For position information in the area of basic science and etiology of Alzheimer's disease and related dementias interested candidates should contact Bradley C. Wise, Ph.D., 301-496-9350 or  For position information in the area of clinical studies of Alzheimer's disease and related dementias interested candidates should contact Laurie M. Ryan, Ph.D, 301-496-9350 or For application information please contact Jessica Moreno or Pamela Anderson at

  • August 1, 2016

    A new report prepared by the National Institute on Aging (NIA) at NIH at the request of Congress—Stopping Alzheimer's Disease and Related Dementias: Advancing Our Nation's Research Agenda—is now available online. It outlines additional funding for NIH during fiscal year 2018 estimated to fully meet the ultimate research goal of the National Plan to Address Alzheimer's Disease—to effectively treat and prevent Alzheimer's and related dementias by 2025.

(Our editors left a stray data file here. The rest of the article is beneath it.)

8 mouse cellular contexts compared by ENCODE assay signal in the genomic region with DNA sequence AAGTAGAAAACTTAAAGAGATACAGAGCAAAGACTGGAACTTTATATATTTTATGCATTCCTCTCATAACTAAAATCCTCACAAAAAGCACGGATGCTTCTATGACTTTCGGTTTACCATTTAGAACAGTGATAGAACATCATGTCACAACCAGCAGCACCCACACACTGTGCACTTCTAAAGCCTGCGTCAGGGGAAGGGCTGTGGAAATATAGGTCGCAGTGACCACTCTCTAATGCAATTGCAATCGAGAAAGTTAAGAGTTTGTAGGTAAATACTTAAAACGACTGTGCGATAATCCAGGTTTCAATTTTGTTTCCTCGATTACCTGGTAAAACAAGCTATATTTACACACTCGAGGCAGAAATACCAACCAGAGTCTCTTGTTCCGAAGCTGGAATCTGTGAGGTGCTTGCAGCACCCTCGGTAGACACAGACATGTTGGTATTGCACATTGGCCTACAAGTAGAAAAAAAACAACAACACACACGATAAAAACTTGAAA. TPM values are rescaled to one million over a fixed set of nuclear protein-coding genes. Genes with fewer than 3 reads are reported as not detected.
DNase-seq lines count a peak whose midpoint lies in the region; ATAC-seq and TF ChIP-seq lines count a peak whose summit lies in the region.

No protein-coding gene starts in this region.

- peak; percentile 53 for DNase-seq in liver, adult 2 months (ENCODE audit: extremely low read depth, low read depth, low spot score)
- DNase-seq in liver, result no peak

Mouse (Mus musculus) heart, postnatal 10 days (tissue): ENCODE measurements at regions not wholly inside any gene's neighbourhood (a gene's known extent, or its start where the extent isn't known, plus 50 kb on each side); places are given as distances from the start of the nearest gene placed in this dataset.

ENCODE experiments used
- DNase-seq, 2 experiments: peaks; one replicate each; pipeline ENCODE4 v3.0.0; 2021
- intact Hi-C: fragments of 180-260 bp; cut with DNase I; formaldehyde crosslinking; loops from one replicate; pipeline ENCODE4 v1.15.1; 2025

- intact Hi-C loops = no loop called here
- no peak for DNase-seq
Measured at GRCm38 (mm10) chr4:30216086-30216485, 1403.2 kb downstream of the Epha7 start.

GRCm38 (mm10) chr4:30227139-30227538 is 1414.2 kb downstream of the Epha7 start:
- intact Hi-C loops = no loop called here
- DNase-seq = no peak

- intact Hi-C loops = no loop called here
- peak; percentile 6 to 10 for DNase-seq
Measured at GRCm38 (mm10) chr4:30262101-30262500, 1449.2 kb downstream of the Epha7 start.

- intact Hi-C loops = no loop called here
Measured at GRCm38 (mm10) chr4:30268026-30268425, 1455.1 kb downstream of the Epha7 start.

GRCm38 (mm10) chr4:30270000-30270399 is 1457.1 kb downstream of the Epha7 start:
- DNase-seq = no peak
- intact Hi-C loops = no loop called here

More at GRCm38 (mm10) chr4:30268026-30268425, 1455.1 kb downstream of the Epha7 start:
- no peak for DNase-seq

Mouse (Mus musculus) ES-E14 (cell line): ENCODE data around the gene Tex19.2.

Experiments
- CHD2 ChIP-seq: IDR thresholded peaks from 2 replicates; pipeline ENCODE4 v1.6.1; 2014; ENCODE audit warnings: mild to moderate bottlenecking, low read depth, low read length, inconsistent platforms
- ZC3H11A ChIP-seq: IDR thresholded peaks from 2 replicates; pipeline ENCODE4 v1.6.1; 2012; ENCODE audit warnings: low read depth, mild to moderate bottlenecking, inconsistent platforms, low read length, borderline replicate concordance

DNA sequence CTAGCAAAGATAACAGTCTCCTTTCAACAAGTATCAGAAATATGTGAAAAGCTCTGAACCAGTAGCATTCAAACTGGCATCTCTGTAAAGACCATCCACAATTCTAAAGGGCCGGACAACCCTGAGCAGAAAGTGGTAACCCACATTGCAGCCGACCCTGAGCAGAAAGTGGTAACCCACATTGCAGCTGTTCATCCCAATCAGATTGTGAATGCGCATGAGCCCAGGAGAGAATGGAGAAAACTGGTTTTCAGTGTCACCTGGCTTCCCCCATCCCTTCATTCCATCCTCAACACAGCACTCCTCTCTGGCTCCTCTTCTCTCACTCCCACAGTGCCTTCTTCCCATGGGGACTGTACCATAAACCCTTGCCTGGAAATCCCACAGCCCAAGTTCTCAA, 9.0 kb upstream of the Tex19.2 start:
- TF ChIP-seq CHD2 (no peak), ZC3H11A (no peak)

The bypass budget narrative also highlights research opportunities and advancements in a broad spectrum of basic and translational research and outlines future research strategies, including:

    • understanding the biology of Alzheimer's, related dementias, and the aging brain
    • identifying genetic influences involved in risk for Alzheimer's
    • detecting the earliest brain changes in Alzheimer's and related dementias
    • understanding gender and racial differences in the impact of Alzheimer's
    • translational research enabling the design and testing of new drugs for these conditions
    • testing in clinical trials new therapies to prevent, delay, or treat Alzheimer's
    • finding better ways to support caregivers

    In addition to the NIA, the Alzheimer's disease and related dementias professional judgment budget covers possible projects from the National Institute of Neurological Disorders and Stroke (NINDS) and other components of the NIH.

    Read the report online: Stopping Alzheimer's Disease and Related Dementias: Advancing Our Nation's Research Agenda

  • July 14, 2016